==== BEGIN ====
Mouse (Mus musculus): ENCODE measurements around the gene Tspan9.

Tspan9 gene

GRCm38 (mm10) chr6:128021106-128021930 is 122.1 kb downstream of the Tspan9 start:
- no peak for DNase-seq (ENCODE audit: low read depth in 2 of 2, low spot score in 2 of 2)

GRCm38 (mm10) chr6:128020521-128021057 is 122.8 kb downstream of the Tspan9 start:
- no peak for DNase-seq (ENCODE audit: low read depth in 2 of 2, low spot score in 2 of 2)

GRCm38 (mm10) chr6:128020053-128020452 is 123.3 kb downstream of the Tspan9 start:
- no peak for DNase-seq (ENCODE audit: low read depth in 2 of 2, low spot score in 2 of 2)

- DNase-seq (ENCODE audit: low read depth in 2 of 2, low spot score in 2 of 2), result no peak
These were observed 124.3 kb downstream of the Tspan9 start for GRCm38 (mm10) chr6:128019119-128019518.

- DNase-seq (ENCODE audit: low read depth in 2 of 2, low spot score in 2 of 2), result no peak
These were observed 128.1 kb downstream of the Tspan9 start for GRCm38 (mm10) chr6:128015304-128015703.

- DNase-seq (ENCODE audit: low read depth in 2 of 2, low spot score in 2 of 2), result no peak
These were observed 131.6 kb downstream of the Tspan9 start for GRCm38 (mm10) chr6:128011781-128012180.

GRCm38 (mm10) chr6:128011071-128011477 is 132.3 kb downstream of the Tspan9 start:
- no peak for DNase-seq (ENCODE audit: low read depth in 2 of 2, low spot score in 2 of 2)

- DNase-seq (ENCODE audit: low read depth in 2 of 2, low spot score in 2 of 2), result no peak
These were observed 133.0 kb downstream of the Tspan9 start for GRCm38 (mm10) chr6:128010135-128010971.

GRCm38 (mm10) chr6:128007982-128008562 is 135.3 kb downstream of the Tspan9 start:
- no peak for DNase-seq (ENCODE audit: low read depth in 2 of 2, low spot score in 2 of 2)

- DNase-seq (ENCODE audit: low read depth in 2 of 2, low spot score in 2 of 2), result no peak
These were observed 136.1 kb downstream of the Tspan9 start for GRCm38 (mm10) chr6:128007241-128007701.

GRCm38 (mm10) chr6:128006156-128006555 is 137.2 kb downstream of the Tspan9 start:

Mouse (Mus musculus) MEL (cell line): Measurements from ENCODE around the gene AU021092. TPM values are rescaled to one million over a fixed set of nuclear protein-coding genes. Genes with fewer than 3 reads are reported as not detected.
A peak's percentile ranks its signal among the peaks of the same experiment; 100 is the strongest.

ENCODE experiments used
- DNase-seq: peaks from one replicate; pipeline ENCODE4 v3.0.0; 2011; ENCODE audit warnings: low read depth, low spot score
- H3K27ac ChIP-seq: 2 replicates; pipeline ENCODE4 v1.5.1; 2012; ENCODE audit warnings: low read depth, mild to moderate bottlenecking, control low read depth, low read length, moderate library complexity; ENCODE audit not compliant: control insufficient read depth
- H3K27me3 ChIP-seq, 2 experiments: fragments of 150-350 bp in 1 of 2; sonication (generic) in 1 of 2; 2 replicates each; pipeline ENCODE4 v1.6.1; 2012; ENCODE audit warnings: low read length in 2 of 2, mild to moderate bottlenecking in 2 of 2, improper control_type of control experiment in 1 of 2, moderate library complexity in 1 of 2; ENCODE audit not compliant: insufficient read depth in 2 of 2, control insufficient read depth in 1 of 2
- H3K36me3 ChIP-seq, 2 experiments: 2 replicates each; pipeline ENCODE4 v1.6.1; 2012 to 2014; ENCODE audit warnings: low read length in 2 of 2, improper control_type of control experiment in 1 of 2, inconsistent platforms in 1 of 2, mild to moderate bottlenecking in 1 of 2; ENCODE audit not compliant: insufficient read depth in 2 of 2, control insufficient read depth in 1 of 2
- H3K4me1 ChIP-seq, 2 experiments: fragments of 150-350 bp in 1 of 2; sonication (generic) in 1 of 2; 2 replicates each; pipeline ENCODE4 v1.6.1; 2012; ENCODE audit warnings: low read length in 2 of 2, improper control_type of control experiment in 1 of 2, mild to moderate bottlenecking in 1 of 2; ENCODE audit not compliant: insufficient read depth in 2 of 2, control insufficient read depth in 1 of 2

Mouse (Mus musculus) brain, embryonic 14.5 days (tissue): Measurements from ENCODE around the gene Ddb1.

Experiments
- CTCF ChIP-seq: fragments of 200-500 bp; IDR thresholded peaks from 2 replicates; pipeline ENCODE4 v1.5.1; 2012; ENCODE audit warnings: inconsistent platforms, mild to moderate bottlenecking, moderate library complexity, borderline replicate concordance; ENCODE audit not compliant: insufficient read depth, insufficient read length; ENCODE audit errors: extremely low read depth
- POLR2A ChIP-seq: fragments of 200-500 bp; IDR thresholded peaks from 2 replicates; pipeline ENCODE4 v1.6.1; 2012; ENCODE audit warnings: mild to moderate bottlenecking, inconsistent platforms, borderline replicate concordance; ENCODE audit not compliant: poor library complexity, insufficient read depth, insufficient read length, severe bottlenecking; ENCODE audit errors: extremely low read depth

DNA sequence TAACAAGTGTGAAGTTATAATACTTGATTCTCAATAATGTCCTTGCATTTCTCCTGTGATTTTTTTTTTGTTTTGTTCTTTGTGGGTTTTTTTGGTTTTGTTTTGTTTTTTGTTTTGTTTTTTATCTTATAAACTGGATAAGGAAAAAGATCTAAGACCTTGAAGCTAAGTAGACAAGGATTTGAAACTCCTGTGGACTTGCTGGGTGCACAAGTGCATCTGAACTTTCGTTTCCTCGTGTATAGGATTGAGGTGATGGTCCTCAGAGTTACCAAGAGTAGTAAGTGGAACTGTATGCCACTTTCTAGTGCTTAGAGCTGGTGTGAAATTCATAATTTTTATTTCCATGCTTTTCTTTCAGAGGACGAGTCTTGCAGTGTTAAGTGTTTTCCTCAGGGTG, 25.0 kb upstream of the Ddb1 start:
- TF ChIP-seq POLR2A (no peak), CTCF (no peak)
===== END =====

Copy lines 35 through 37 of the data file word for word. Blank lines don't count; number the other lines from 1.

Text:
- POLR2A ChIP-seq: fragments of 200-500 bp; IDR thresholded peaks from 2 replicates; pipeline ENCODE4 v1.6.1; 2012; ENCODE audit warnings: mild to moderate bottlenecking, inconsistent platforms, borderline replicate concordance; ENCODE audit not compliant: poor library complexity, insufficient read depth, insufficient read length, severe bottlenecking; ENCODE audit errors: extremely low read depth

DNA sequence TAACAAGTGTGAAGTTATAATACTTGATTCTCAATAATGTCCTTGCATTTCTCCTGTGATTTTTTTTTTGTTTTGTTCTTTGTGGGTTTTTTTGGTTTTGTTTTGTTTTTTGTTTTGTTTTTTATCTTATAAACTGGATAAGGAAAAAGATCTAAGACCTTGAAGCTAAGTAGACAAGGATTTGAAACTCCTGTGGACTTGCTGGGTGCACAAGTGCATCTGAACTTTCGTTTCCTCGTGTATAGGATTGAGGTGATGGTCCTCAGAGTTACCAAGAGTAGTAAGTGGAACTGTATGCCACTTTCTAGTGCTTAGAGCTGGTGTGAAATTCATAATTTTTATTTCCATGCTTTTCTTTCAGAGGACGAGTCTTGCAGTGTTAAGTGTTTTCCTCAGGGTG, 25.0 kb upstream of the Ddb1 start:
- TF ChIP-seq POLR2A (no peak), CTCF (no peak)